#1 Edited by krspaceT (1466 posts) - - Show Bio

Please do explain to an atheist why such a thing is bad in reasons I could understand?

#2 Posted by consolemaster001 (5133 posts) - - Show Bio

Some people argue that gay marriage should be opposed because it denies a child either a father or a mother.

That's all that comes to mind.

#3 Posted by Saren (25569 posts) - - Show Bio

There are plenty of such reasons, problem is they're all stupid. Like the argument that legalizing gay marriage is the first step down a slippery slope that ends with legalizing bestiality.

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#4 Posted by Joygirl (19286 posts) - - Show Bio

SANCTITY OF FAMILYYYYYYYYYYYY AND ALSO TRADITION FOR TRADITION'S SAKE!

#5 Posted by Billy Batson (57914 posts) - - Show Bio

There are plenty of such reasons, problem is they're all stupid. Like the argument that legalizing gay marriage is the first step down a slippery slope that ends with legalizing bestiality.

That one is funny because you can counter it with one sentence.

BB

#6 Posted by krspaceT (1466 posts) - - Show Bio

Some people argue that gay marriage should be opposed because it denies a child either a father or a mother.

That's all that comes to mind.

Er, there are plenty of single parents who raise their child well, and father and mother roles aside, let's say a child really does need a male and female figure in their life, as some claim. If a Same Sex couple adopts a foster care kid, who often really need a parental figure at all, is having 1.5 parents worse than having none?

I myself believe that child development is not so black and white as this, its just merely a deconstruction.

#7 Posted by laflux (15031 posts) - - Show Bio

There are plenty of such reasons, problem is they're all stupid. Like the argument that legalizing gay marriage is the first step down a slippery slope that ends with legalizing bestiality.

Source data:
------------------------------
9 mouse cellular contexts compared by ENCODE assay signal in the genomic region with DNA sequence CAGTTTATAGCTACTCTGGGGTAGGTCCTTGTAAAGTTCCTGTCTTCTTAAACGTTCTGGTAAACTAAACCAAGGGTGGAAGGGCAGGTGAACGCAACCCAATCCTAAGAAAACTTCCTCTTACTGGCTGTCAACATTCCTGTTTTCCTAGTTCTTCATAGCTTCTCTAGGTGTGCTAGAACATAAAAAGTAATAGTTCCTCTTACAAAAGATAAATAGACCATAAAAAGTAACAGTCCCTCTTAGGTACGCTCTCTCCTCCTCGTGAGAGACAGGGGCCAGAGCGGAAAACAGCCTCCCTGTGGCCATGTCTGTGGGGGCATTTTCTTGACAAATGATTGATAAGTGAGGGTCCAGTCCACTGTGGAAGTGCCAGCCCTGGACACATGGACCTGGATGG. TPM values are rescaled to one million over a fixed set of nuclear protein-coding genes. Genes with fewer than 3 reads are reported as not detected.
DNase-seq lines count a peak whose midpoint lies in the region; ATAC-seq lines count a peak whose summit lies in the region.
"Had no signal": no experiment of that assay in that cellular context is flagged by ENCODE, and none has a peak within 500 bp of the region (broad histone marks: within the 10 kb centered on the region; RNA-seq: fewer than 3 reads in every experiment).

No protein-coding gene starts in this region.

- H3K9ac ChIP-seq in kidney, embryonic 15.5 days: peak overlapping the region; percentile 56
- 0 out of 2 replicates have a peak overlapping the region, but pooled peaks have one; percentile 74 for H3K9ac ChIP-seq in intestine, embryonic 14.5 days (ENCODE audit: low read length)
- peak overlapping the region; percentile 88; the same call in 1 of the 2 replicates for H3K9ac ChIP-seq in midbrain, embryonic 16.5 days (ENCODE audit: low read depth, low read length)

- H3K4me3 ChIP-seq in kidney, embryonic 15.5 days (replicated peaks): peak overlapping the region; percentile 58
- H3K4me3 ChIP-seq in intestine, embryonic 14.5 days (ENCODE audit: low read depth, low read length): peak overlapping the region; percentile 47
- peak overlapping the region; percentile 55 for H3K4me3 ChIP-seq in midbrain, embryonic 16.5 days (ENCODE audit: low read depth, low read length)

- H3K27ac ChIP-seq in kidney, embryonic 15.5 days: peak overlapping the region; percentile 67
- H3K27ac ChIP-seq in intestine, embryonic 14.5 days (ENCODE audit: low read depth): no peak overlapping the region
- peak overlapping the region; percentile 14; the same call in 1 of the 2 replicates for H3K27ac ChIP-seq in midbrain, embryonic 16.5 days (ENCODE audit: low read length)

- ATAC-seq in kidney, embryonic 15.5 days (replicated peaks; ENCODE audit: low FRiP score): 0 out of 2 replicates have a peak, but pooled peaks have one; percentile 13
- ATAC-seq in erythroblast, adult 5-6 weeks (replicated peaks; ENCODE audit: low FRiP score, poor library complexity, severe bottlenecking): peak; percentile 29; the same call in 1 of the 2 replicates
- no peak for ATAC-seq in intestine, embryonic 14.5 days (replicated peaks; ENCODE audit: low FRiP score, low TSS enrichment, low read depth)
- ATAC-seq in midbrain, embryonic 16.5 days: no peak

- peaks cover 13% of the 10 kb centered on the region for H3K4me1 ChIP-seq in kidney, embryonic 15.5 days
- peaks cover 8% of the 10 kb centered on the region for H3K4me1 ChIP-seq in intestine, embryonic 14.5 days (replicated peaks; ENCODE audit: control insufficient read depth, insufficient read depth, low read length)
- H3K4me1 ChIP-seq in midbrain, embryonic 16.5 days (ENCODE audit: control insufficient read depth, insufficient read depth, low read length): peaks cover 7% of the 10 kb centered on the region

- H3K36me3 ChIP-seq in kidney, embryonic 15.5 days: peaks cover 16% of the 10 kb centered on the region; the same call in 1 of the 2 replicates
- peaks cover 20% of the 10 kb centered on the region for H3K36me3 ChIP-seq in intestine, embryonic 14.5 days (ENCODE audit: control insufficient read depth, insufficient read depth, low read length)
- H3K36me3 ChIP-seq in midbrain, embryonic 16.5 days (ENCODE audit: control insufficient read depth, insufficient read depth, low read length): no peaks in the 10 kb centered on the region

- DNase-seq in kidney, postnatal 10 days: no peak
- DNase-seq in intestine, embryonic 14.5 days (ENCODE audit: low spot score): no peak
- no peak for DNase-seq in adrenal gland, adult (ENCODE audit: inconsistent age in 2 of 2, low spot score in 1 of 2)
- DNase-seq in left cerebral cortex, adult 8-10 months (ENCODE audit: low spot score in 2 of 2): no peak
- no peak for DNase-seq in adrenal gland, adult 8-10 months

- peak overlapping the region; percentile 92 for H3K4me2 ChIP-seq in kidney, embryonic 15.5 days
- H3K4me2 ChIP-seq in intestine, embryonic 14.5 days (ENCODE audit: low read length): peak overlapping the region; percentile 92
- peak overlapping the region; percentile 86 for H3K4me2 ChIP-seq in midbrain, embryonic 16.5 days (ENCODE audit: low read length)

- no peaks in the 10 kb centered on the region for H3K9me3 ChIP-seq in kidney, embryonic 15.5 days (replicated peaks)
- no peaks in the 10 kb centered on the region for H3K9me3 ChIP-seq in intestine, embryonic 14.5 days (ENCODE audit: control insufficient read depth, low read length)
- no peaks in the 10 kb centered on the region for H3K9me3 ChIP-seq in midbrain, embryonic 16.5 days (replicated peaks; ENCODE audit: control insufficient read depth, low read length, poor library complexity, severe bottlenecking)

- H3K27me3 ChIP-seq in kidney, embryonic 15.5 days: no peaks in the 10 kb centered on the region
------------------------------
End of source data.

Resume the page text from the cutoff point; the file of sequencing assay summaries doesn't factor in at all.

this

#8 Posted by Marionettegeist (1912 posts) - - Show Bio

There are plenty of such reasons, problem is they're all stupid. Like the argument that legalizing gay marriage is the first step down a slippery slope that ends with legalizing bestiality.

/End thread

I've also heard many morons claim that if a gay person raises a child it becomes more likely to be gay itself, spreading like a disease I guess.

#9 Edited by cameron83 (7133 posts) - - Show Bio

What everyone above says

#10 Edited by Emequious_Swerve (1268 posts) - - Show Bio

None that make any sense.

#11 Posted by gor724 (826 posts) - - Show Bio

#12 Posted by Marionettegeist (1912 posts) - - Show Bio

@gor724 said:

Yes now in gif format, perfect!

#13 Edited by PeppeyHare (4310 posts) - - Show Bio
#14 Posted by ImagineMan16 (466 posts) - - Show Bio

Here's the thing... I'm from a very religious background, and do consider myself a religious person (though I've never really found a church that I could stand, they've all seemed to either be all about money, or just totally out of left field with their practice) and I don't really see the big deal. I understand the argument about "protecting the sanctity of marriage" but... is it only straight people who we're allowing to destroy the "sanctity" of marriage, then? Because even modern heterosexual marriages don't exactly match up with biblical marriage. And in my opinion there are far, far worse things going on in the world that God would want to be punishing us for. I just really don't get the fuss over this one issue in particular, when the church seems content to ignore every other issue.

#15 Posted by russellmania77 (14832 posts) - - Show Bio

cuz ur dad might make an embarrassing speech

#16 Edited by kuonphobos (4898 posts) - - Show Bio

Perhaps natural selection.

EDIT: I'm sorry, my mind interpreted the OP as being specifically about homosexuality not homosexual marriage. Please forgive.

The only non-religious argument I can think of against gay marriage would have to do with entitlements, tax subsidies, etc. All else seems to fall into the realm of ethics and morality which of course would begin to stray into religion in one way or another.

#17 Posted by waezi2 (7065 posts) - - Show Bio

Aids?

Na, that would be homosexuality alone...

I guess you could argue, that its not "natural," or something like that.

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#18 Posted by dccomicsrule2011 (23803 posts) - - Show Bio